Use of Robot for Medical and Biological Purpose

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ALL INDIA SHRI SHIVAJI MEMORIAL SOCIETY’S
COLLEGE OF ENGINEERING, PUNE.

BY
MAYUR WAKHARE
AND
ADITYA MUKHEDKAR

mayurwakhare@gmail.com
mukhedkar.aditya@gmail.com

INDEX

* INTRODUCTION.......................................................3 * WHY ROBOTS AND AUTOMATION IN BIOLOGY
AND MEDICINE.......................................................3 * ROBOTCS TOOLS, DEVICES, SYSTEMS..............4
* KEY TECHNOLOGY.................................................5 * FUNDAMENTAL RESEARCH CHALLENGES......6
* QUANTITATIVE AND QUALITATIVE OBSERVATIONS.......................................................7 * CONCLUSION............................................................8 * REFERNCES...............................................................9

ROBOTICS FOR BIOLOGICAL AND MEDICAL APPLICATIONS

Authors-
Yuan Zheng, George Bekey, Arthur Sanderson

BACKGROUND
This chapter describes research activities currently conducted in the world that are related to robotics for biological and medical applications. Robotics for medical applications started fifteen years ago while for biological applications it is rather new (about five years old). In this chapter, we first discuss why we need robots and automation in biology and medicine. Then we present robotic tools, devices and systems, key technologies, and fundamental research challenges that are relevant to the two applications. Research activities conducted and visited by the assessment team in the U.S., Japan, Korea and Europe are introduced.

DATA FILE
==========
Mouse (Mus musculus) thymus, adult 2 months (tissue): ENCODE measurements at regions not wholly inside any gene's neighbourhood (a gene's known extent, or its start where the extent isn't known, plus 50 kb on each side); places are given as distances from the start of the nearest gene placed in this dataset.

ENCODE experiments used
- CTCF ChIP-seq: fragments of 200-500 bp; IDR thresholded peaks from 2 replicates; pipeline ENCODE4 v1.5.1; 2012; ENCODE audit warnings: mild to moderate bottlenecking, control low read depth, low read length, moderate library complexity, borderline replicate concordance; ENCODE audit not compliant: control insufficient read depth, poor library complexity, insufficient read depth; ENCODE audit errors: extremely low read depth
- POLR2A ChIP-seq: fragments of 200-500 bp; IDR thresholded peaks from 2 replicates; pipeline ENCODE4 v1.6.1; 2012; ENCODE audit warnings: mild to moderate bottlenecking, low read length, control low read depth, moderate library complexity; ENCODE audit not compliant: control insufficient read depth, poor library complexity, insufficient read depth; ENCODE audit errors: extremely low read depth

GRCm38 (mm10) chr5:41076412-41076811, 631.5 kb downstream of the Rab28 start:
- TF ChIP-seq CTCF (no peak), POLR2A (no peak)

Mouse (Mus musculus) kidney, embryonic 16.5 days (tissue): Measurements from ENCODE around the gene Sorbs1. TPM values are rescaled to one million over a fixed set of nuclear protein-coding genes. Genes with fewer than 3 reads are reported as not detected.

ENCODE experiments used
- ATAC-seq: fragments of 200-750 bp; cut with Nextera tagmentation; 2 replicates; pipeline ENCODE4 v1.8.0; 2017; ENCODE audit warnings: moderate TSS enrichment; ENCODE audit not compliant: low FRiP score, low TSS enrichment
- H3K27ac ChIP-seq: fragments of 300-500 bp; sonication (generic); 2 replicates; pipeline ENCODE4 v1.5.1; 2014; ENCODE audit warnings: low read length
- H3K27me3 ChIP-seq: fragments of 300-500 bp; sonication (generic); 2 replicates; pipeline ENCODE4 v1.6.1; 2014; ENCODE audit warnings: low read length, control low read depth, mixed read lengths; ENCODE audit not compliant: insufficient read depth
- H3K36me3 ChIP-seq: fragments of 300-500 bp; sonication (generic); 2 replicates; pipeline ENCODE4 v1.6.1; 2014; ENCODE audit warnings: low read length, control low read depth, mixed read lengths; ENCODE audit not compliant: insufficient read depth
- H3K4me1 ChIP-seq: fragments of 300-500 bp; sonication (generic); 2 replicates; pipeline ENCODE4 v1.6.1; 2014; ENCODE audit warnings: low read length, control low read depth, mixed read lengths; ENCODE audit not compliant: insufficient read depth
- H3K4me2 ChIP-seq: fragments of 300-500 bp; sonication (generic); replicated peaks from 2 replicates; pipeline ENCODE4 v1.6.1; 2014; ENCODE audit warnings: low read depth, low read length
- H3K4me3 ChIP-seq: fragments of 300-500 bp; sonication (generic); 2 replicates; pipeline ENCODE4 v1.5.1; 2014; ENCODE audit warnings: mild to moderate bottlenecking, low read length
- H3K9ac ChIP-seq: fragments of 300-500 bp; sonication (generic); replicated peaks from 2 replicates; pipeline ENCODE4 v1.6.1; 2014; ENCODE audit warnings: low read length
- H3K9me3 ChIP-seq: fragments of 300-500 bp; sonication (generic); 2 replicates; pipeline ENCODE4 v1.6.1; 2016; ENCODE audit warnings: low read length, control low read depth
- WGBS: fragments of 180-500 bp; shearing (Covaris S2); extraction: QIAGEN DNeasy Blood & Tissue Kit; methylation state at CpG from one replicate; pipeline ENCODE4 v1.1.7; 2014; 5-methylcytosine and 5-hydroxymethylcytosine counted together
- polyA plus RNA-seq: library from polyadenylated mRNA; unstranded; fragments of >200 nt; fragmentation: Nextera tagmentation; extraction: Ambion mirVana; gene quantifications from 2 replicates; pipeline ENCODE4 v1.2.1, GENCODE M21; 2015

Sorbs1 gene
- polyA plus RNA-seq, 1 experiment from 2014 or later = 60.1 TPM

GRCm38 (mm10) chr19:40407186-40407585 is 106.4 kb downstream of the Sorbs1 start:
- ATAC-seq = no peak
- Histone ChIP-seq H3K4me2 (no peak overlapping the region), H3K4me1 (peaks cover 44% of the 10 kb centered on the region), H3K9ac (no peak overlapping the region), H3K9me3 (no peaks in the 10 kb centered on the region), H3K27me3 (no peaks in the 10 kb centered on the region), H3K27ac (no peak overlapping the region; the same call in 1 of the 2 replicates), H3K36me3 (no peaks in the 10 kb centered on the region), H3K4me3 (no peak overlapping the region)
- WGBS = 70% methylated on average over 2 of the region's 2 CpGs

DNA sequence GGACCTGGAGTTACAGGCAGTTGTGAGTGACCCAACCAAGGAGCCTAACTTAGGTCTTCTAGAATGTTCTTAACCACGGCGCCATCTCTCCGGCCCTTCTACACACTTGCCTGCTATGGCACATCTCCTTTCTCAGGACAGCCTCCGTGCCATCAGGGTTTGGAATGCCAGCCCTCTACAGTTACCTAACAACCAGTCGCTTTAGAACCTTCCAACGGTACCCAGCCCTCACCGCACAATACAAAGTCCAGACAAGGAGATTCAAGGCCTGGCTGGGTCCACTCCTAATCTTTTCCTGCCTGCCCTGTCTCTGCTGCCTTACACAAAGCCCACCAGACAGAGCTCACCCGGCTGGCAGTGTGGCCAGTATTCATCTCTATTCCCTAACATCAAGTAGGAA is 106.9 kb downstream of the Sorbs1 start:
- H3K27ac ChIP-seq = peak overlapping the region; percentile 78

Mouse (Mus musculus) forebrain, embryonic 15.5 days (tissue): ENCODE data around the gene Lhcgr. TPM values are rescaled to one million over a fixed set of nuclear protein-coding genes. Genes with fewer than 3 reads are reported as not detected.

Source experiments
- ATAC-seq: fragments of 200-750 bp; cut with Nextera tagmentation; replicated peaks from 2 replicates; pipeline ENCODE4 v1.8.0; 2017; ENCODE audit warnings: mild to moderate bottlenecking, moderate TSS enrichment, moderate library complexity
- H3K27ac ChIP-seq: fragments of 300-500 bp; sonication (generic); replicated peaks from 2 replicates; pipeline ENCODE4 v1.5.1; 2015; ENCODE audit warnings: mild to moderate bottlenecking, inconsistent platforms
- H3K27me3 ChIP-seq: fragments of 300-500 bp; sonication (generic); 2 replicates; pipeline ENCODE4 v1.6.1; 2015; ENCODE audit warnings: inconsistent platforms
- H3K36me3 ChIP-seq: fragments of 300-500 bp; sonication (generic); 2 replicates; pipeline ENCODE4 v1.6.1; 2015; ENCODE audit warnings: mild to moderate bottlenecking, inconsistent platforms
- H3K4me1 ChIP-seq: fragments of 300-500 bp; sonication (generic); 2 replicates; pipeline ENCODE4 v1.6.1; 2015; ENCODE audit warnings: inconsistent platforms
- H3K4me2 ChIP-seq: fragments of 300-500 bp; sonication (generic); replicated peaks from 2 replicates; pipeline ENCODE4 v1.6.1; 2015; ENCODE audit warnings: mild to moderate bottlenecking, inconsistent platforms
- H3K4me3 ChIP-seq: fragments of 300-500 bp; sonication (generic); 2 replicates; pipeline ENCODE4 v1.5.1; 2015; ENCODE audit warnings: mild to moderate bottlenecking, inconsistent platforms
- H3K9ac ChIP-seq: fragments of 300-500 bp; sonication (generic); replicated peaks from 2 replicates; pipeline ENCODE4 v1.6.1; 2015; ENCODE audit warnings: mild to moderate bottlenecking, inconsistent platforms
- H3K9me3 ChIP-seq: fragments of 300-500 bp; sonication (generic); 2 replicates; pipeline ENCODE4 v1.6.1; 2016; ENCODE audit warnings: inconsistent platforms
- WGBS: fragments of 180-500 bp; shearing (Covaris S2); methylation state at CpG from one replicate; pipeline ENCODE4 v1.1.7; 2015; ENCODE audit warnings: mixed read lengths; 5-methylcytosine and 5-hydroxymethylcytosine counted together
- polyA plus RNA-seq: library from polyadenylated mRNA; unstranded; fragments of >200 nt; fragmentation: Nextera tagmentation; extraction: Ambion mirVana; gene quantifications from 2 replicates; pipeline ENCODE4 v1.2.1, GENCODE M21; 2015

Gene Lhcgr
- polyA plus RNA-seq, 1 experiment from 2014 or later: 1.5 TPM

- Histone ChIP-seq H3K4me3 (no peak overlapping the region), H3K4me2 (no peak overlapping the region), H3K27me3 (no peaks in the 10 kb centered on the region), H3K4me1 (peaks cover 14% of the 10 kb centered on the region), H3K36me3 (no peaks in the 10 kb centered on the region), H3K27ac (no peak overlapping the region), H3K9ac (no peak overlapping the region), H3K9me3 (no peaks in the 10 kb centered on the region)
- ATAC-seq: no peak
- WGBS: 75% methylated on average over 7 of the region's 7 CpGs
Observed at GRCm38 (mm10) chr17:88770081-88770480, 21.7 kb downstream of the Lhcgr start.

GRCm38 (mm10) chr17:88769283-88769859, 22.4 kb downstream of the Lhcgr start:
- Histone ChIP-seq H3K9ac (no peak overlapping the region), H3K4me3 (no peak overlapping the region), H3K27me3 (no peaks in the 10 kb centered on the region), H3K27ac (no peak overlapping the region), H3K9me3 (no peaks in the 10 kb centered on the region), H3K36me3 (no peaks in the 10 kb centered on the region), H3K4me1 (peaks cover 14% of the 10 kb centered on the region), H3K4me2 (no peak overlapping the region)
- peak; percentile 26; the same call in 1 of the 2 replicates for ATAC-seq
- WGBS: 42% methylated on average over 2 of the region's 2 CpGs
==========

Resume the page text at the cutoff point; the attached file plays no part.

WHY ROBOTS AND AUTOMATION IN BIOLOGY AND MEDICINE
Biological Applications
The primary purpose for use of robotics in biology is to achieve high throughput in experiments related to research and development of life science. Those experiments involve the delivery and dispensation of biological samples/solutions in large numbers each with very small volumes. Typical applications include high-throughput systems for large-scale DNA sequencing, single nucleotide polymorphism (SNP) analysis, haplotype mapping, compound screening for drug development, and bio-solution mixing and dispensing for membrane protein crystallization. Without robots and automation, biosamples/solutions must be handled manually by human hands, which is not only tedious but also slow. Various robotic systems have been developed in laboratories that are either specially developed for a particular application or integration of commercially available robots, general purpose tools and sensors. The second purpose of robotics for biological applications is for effective handling and exploration of molecular and cell biology. This type of application includes immobilization of individual cells, cell manipulation, and cell injection for pronuclei DNA insertion. Special tools fabricated using different technologies have to be developed such as lasers for microsensing and manipulating, electroactive polymer for cell manipulation, and microneedles for cell penetration. Another interesting area of application is robotics-inspired algorithms for molecular and cellular biology. This includes the work for predicting protein folding, and for structural biology (Zheng and Chen, 2004). High-throughput systems for DNA sequencing (U. Of Washington) (Meldrum and Kavraki, 2004).

Medical Applications
Research on robotics for medical applications started fifteen years ago and is very active today. The purpose is three-fold. First it is for robotic surgery. Robotic surgery can accomplish what doctors cannot because of precision and repeatability of robotic systems. Besides, robots are able to operate in a contained space inside 6. Robotics for Biological 64 and Medical Applications

the human body. All these make robots especially suitable for non-invasive or minimally invasive surgery and for better outcomes of surgery. Today, robots have been demonstrated or routinely used for heart, brain, spinal cord, throat, and knee...
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